How to Slow the Flood of New Lawsuits

The court system was never designed or intended to handle every civil dispute that arises.  However, that doesn’t seem to stop people from continuing to file lawsuits in record numbers.  Unfortunately, only about 5% of all cases filed ever last long enough to get to trial.  More than 95% of all cases filed are later determined to be legally insufficient or otherwise abandoned by the parties  before anything is decided in court.  What a waste of time and money.  We, as a society must do a better job to resolve more of our disputes BEFORE racing to the courthouse.

 

Add ADR Provisions to All Contracts

There is a lot we can do on our own to handle disputes without wasting so much time in court.  For example, make sure there are alternative dispute resolution (ADR) provisions in every contract you sign.  ADR provisions require the parties to conduct some sort of a formal confidential settlement conference to try to resolve any dispute, before allowing either party to race to file a lawsuit.  There are a few different ADR processes to consider such as confidential settlement conferences, with or without counsel, mediation, arbitration, etc.   ADR should really be treated as the primary or at least the first dispute resolution process attempted before litigation.

 

Pass More and Stronger Laws to Encourage ADR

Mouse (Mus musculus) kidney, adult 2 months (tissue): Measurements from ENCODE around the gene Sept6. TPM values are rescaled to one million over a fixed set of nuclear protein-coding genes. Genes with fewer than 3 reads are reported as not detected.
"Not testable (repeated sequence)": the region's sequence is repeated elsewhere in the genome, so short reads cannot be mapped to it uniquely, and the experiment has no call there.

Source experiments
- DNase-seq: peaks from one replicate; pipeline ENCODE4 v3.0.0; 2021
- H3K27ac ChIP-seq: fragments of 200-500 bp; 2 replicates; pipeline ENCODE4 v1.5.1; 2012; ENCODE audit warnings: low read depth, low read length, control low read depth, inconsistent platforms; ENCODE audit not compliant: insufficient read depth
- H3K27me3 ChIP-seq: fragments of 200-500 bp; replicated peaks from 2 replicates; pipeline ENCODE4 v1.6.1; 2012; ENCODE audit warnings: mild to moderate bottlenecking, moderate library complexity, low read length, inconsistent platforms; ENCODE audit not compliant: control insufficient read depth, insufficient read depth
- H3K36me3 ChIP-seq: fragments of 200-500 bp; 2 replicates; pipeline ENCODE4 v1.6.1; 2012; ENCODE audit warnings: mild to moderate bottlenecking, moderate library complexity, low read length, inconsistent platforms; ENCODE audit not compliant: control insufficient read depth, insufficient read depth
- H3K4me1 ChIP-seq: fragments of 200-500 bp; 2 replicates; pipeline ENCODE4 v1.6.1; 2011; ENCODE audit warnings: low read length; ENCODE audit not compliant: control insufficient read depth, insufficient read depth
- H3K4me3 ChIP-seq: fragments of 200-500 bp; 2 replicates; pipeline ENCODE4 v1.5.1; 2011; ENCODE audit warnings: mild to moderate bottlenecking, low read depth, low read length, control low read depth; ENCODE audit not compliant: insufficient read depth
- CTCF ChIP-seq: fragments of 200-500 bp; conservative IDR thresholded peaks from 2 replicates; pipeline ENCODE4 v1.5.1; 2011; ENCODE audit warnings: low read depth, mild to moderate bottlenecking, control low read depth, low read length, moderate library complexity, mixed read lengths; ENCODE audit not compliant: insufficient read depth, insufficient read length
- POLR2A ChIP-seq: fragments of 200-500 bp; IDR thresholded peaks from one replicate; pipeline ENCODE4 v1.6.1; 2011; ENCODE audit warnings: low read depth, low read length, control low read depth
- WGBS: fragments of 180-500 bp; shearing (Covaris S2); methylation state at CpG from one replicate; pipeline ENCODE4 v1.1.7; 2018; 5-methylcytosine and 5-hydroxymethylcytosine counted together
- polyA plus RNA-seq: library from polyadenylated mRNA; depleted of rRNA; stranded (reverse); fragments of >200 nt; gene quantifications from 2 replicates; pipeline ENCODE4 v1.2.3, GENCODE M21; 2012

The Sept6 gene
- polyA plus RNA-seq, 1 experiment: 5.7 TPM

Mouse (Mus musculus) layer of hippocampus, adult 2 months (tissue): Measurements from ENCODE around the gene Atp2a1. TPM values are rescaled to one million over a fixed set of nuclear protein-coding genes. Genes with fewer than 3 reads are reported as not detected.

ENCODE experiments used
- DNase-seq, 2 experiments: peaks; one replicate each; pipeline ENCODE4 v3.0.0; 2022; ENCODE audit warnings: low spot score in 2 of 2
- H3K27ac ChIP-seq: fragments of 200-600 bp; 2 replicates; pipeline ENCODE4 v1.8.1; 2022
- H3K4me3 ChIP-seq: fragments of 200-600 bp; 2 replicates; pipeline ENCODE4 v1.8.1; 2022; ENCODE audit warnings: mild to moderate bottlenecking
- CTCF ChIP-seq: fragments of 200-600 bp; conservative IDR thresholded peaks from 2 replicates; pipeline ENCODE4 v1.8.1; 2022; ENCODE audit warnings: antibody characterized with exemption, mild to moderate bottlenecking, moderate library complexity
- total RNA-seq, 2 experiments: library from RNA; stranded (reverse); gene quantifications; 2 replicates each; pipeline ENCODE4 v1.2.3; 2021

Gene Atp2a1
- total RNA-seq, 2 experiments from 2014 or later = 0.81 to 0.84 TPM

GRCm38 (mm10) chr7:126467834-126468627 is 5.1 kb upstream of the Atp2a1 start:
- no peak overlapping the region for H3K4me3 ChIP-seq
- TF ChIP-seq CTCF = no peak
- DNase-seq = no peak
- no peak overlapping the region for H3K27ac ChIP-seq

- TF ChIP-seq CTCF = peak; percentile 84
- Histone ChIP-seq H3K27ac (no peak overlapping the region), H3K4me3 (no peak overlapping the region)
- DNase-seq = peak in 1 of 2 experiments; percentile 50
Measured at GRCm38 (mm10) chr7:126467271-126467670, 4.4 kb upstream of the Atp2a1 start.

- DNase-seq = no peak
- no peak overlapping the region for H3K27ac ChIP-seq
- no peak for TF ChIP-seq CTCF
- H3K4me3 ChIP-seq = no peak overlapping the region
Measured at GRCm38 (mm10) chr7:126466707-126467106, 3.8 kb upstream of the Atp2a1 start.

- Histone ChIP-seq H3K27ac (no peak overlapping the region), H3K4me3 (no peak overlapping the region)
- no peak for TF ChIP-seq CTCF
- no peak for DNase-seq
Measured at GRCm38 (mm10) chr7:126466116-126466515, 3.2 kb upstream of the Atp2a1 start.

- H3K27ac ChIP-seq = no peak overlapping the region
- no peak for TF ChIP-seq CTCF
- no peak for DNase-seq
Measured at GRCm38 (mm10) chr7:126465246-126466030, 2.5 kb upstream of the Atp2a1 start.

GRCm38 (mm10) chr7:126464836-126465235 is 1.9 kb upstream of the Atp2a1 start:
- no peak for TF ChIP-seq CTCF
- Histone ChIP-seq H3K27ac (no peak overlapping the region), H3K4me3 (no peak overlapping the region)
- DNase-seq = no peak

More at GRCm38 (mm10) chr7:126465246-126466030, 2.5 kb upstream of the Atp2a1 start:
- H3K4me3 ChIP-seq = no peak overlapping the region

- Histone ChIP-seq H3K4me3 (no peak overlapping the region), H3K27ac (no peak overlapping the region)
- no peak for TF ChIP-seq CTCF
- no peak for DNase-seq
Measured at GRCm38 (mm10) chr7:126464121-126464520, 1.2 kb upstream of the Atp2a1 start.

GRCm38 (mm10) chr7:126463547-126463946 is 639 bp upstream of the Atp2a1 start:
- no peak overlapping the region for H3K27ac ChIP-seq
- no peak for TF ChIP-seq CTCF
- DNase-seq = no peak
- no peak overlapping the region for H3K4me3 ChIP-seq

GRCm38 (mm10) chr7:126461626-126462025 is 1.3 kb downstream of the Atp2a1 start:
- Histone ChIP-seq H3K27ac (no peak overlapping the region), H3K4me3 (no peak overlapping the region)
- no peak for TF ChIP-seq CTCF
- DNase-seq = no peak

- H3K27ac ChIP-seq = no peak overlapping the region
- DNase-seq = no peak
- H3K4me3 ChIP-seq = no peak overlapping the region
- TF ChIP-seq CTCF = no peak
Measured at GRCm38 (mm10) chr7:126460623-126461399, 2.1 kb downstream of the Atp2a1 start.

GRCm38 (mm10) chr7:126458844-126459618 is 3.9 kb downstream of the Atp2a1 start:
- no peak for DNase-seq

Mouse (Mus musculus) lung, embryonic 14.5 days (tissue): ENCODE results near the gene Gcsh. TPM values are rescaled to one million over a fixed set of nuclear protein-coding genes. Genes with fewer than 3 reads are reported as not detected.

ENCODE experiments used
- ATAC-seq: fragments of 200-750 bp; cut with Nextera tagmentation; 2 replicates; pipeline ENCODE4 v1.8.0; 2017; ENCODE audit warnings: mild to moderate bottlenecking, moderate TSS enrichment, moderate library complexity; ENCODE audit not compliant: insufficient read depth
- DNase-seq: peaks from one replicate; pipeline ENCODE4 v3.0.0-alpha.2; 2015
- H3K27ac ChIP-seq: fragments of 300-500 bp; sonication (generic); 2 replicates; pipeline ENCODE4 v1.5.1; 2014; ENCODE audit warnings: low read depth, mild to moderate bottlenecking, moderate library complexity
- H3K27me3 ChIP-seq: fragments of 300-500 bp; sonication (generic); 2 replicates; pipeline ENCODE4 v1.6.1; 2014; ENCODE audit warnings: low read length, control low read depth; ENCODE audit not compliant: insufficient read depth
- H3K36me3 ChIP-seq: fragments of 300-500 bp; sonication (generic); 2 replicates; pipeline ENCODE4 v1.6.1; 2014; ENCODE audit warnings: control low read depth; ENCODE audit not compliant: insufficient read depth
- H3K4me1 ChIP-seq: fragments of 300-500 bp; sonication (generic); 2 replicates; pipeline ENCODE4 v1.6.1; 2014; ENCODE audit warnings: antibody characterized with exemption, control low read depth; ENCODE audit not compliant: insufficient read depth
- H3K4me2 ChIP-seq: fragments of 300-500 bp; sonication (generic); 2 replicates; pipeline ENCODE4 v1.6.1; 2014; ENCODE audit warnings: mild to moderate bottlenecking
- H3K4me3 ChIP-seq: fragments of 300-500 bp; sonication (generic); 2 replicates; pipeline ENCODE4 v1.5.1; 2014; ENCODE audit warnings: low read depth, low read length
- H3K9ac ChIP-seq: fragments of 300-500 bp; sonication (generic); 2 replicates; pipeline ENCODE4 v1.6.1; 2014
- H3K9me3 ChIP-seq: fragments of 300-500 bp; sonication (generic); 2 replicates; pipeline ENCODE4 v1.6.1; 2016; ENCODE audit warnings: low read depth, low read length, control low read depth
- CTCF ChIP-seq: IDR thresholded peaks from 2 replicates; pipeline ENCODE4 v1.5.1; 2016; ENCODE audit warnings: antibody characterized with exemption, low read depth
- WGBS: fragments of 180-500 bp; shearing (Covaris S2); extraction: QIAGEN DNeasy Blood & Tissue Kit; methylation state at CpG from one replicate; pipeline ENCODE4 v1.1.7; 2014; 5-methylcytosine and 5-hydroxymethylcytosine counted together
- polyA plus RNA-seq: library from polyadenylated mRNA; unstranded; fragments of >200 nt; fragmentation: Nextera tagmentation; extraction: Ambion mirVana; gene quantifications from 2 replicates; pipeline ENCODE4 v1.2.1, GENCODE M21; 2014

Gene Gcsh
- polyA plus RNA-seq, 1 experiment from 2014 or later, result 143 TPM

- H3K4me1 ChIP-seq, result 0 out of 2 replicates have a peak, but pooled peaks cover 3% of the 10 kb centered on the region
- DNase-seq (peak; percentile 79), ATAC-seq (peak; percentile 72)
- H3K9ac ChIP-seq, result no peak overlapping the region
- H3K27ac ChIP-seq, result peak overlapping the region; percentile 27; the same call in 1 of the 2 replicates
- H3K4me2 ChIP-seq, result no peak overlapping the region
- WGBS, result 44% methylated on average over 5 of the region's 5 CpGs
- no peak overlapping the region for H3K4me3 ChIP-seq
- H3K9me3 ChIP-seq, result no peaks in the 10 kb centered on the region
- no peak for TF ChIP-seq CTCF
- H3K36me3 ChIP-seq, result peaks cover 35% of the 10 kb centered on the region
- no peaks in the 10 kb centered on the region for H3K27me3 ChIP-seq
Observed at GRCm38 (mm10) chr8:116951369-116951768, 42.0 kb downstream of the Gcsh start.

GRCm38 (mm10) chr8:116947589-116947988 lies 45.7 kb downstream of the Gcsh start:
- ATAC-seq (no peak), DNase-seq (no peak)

Legislators are trying to do more to encourage and even require people to try ADR first.  Laws now exist to require pre-suit mediation in several causes of action.  Most rules of civil procedure in state and federal courts across the country now empower judges to order ADR, usually mediation, before proceeding to trial.  These are all certainly steps in the right direction, but they have proved to be not nearly enough to stem the continuous flood of new lawsuits.

Here is an idea how to incentivize people to do more to solve their own problems BEFORE filing suit.   Let’s amend the rules of civil procedure to provide that if at least one party has requested pre-suit mediation, then the other parties are obligated to participate or otherwise face some consequences in any lawsuit that may follow.  For example, if before filing suit, one party wants to sit down and try to settle through mediation or any other reasonable ADR process, but the other party refuses, then allow the party seeking ADR to recover additional damages, such as a portion of their attorney fees and legal costs incurred in any ensuing lawsuit.  Courts could also treat pre-suit ADR, if requested by at least one party, as a pre-condition, such that judges would be allowed to dismiss (without prejudice) or at least suspend legal proceedings until the ADR requested by a party is at least attempted.  Such amendments to the court rules puts more teeth into ADR and promotes the self-determination of the more enlightened party, the one who has tried but been unable to engage the other parties in a private ADR conference to try to settle their differences without going to court.

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